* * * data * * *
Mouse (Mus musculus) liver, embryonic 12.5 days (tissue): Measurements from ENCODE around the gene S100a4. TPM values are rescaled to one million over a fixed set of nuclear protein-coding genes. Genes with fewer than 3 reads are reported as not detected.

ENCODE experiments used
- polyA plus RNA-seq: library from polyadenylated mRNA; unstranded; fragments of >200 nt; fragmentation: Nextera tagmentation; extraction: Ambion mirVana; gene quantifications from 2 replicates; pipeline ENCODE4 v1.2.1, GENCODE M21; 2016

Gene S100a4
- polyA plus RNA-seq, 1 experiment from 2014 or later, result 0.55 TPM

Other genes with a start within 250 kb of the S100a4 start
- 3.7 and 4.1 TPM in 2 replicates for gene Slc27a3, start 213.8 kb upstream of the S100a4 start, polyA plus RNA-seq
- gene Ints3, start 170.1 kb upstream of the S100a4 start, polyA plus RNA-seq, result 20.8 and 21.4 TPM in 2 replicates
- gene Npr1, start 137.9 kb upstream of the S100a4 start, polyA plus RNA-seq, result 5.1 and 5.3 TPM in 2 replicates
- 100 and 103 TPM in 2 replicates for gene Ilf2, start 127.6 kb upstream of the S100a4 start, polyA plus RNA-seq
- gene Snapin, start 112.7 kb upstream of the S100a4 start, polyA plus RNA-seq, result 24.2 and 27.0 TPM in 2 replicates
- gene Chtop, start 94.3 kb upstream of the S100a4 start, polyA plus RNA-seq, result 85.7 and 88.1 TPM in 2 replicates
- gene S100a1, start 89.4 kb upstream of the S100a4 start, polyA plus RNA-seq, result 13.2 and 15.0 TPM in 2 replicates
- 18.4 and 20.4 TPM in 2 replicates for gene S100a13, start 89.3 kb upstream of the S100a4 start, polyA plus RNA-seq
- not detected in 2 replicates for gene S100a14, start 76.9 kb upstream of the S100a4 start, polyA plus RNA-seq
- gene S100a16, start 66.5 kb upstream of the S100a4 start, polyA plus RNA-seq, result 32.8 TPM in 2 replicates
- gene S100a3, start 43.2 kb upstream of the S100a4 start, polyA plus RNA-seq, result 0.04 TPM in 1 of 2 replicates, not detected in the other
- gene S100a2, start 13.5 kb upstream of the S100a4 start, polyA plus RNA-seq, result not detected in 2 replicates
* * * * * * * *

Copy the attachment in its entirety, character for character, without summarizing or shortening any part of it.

Mouse (Mus musculus) liver, embryonic 12.5 days (tissue): Measurements from ENCODE around the gene S100a4. TPM values are rescaled to one million over a fixed set of nuclear protein-coding genes. Genes with fewer than 3 reads are reported as not detected.

ENCODE experiments used
- polyA plus RNA-seq: library from polyadenylated mRNA; unstranded; fragments of >200 nt; fragmentation: Nextera tagmentation; extraction: Ambion mirVana; gene quantifications from 2 replicates; pipeline ENCODE4 v1.2.1, GENCODE M21; 2016

Gene S100a4
- polyA plus RNA-seq, 1 experiment from 2014 or later, result 0.55 TPM

Other genes with a start within 250 kb of the S100a4 start
- 3.7 and 4.1 TPM in 2 replicates for gene Slc27a3, start 213.8 kb upstream of the S100a4 start, polyA plus RNA-seq
- gene Ints3, start 170.1 kb upstream of the S100a4 start, polyA plus RNA-seq, result 20.8 and 21.4 TPM in 2 replicates
- gene Npr1, start 137.9 kb upstream of the S100a4 start, polyA plus RNA-seq, result 5.1 and 5.3 TPM in 2 replicates
- 100 and 103 TPM in 2 replicates for gene Ilf2, start 127.6 kb upstream of the S100a4 start, polyA plus RNA-seq
- gene Snapin, start 112.7 kb upstream of the S100a4 start, polyA plus RNA-seq, result 24.2 and 27.0 TPM in 2 replicates
- gene Chtop, start 94.3 kb upstream of the S100a4 start, polyA plus RNA-seq, result 85.7 and 88.1 TPM in 2 replicates
- gene S100a1, start 89.4 kb upstream of the S100a4 start, polyA plus RNA-seq, result 13.2 and 15.0 TPM in 2 replicates
- 18.4 and 20.4 TPM in 2 replicates for gene S100a13, start 89.3 kb upstream of the S100a4 start, polyA plus RNA-seq
- not detected in 2 replicates for gene S100a14, start 76.9 kb upstream of the S100a4 start, polyA plus RNA-seq
- gene S100a16, start 66.5 kb upstream of the S100a4 start, polyA plus RNA-seq, result 32.8 TPM in 2 replicates
- gene S100a3, start 43.2 kb upstream of the S100a4 start, polyA plus RNA-seq, result 0.04 TPM in 1 of 2 replicates, not detected in the other
- gene S100a2, start 13.5 kb upstream of the S100a4 start, polyA plus RNA-seq, result not detected in 2 replicates